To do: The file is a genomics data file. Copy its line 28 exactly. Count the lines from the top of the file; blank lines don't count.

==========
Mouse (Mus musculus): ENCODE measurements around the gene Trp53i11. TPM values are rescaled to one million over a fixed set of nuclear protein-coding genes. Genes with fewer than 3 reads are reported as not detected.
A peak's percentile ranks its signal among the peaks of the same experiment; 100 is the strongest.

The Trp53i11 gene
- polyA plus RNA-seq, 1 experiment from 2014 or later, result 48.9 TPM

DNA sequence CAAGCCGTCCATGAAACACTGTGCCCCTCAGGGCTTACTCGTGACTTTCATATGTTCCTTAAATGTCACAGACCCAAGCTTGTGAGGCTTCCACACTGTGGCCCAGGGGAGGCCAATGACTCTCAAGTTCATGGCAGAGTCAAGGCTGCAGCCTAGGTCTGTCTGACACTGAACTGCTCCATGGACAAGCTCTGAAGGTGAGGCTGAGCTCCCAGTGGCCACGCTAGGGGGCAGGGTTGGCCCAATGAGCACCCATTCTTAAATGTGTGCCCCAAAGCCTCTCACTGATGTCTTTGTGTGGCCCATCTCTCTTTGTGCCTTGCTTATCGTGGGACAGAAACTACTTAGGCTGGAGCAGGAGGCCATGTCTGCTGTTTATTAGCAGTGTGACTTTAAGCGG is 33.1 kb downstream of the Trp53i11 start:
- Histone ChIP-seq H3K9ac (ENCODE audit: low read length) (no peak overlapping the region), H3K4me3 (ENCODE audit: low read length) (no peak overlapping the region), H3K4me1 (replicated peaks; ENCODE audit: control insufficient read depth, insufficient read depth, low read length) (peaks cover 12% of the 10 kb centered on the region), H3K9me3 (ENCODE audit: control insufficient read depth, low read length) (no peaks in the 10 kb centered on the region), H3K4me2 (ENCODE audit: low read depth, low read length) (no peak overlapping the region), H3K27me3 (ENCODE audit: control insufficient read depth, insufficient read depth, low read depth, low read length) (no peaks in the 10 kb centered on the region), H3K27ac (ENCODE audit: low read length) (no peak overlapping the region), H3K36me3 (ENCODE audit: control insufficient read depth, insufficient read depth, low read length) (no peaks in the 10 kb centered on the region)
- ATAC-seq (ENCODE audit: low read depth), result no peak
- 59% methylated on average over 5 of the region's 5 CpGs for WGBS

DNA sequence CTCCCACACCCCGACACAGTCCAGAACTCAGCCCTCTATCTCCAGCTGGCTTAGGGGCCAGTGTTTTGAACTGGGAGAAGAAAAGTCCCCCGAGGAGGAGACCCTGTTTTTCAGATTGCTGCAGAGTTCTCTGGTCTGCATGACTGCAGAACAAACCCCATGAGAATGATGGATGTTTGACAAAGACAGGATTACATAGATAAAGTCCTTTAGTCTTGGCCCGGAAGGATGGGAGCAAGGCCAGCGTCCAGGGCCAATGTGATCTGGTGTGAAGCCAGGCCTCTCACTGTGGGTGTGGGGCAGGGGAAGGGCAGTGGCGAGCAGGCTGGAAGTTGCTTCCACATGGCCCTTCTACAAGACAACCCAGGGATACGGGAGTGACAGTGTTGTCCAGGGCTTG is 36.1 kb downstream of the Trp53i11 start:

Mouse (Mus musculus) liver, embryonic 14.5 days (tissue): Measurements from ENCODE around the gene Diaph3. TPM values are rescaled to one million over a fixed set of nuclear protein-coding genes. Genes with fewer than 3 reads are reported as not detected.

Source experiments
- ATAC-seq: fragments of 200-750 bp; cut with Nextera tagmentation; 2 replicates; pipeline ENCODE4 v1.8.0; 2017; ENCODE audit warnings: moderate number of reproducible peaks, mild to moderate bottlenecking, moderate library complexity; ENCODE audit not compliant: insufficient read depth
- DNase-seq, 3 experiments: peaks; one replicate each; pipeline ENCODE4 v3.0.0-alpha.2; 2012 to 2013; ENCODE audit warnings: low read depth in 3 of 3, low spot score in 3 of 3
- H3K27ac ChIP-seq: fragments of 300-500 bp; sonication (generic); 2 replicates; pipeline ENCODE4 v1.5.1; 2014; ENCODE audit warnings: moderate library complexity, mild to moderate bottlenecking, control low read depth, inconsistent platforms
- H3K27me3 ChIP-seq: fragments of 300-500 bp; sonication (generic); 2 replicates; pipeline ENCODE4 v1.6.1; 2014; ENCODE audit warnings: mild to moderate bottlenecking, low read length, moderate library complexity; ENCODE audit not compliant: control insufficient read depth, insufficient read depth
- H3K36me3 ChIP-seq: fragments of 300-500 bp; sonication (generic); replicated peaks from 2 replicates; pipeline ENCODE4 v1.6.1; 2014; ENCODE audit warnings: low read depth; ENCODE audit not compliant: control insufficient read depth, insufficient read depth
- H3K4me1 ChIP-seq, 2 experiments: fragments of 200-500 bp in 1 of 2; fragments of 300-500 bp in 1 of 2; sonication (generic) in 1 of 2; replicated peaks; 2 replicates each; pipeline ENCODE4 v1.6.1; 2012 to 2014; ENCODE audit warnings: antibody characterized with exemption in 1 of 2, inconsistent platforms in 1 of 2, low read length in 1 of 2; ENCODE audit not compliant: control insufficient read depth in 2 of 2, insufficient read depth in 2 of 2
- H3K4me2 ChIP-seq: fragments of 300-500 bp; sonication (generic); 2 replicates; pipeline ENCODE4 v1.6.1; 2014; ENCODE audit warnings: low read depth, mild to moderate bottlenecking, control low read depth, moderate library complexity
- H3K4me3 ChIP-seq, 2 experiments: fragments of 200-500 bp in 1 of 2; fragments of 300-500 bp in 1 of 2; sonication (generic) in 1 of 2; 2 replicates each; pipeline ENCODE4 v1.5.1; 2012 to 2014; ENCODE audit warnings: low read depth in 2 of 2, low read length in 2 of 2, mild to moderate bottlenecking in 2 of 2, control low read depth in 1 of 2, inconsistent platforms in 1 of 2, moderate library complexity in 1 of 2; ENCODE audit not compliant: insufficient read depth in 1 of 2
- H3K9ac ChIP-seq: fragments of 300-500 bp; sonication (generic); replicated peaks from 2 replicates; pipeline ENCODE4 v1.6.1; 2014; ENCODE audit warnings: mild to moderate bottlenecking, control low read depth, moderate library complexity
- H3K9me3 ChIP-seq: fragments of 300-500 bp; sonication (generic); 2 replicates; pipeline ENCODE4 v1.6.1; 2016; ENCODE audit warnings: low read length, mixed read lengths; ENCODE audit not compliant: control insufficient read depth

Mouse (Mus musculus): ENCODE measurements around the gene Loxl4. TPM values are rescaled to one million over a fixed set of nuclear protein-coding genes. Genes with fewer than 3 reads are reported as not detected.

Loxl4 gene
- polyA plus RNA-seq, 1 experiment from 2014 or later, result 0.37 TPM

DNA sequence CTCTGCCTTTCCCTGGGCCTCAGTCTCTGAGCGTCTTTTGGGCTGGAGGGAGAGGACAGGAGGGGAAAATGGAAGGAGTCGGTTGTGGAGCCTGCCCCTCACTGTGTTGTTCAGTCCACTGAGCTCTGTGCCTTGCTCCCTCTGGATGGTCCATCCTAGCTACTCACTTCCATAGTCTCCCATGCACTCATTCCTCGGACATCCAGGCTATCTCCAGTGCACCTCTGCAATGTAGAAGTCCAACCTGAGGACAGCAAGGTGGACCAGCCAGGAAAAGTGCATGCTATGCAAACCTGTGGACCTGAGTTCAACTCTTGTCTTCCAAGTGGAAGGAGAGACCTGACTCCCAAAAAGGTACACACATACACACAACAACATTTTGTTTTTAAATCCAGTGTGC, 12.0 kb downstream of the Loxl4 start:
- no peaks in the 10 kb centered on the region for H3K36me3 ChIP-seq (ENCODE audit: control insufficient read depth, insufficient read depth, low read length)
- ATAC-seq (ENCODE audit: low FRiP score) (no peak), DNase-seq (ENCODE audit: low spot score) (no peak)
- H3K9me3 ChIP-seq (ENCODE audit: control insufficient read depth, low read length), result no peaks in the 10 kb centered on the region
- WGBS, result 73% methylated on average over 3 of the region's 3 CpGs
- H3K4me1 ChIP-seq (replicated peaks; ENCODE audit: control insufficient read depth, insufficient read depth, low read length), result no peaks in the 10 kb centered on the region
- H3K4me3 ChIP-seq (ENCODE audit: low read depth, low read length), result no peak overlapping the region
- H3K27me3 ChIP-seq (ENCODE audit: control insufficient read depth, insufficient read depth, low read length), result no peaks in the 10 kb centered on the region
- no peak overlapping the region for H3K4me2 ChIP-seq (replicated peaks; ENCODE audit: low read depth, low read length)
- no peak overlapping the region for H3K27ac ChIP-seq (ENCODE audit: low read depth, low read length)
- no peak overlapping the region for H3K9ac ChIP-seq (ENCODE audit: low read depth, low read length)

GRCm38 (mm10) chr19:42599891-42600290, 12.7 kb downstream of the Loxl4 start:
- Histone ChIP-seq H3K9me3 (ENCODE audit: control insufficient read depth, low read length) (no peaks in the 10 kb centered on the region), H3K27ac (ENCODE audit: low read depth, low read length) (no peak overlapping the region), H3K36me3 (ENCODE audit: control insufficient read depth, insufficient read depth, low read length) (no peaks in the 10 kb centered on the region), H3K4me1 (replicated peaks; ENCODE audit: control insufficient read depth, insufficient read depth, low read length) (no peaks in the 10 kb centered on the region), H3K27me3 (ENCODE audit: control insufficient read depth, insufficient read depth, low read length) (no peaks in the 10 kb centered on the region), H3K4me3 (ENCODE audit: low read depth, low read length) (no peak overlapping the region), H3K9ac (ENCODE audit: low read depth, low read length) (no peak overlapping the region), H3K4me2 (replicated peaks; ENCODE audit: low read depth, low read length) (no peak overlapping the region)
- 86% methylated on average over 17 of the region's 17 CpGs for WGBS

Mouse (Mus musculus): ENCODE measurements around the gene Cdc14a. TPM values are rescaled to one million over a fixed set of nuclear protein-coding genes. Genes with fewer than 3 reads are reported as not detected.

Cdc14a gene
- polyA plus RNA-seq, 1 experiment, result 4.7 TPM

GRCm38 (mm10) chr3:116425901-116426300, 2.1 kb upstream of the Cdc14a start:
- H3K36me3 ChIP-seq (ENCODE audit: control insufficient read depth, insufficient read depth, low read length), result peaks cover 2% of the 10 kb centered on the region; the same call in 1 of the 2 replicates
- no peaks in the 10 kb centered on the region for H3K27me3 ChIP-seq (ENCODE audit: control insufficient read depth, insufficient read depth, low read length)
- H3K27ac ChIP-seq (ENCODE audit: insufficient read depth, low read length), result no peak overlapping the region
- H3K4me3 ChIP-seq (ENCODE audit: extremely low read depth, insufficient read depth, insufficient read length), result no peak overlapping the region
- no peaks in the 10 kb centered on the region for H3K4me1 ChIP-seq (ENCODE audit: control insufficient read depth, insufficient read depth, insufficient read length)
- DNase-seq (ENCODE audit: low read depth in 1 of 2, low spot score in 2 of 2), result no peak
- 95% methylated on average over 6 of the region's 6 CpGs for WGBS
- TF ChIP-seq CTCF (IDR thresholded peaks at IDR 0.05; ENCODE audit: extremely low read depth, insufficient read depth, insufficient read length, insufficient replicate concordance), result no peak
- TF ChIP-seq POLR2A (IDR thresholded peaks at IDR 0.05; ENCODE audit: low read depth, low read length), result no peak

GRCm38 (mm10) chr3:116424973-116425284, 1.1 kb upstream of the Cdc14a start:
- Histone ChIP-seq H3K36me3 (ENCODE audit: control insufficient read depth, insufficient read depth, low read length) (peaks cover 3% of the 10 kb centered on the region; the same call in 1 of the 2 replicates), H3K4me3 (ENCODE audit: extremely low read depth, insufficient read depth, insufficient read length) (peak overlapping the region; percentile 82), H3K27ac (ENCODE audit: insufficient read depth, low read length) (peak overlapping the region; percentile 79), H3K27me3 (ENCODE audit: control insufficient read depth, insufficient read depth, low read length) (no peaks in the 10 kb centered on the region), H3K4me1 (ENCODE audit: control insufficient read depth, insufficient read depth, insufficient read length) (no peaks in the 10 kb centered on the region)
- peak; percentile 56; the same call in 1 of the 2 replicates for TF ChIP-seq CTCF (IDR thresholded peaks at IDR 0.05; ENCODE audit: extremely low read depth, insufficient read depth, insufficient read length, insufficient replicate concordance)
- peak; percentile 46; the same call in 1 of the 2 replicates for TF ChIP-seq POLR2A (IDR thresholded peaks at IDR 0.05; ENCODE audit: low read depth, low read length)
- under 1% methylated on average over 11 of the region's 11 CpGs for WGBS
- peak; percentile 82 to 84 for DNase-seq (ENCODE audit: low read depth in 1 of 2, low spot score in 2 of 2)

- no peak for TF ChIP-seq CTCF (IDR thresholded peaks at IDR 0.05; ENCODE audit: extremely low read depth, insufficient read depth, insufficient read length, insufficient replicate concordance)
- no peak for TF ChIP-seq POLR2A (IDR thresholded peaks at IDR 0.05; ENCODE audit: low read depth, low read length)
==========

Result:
- H3K9me3 ChIP-seq (ENCODE audit: control insufficient read depth, low read length), result no peaks in the 10 kb centered on the region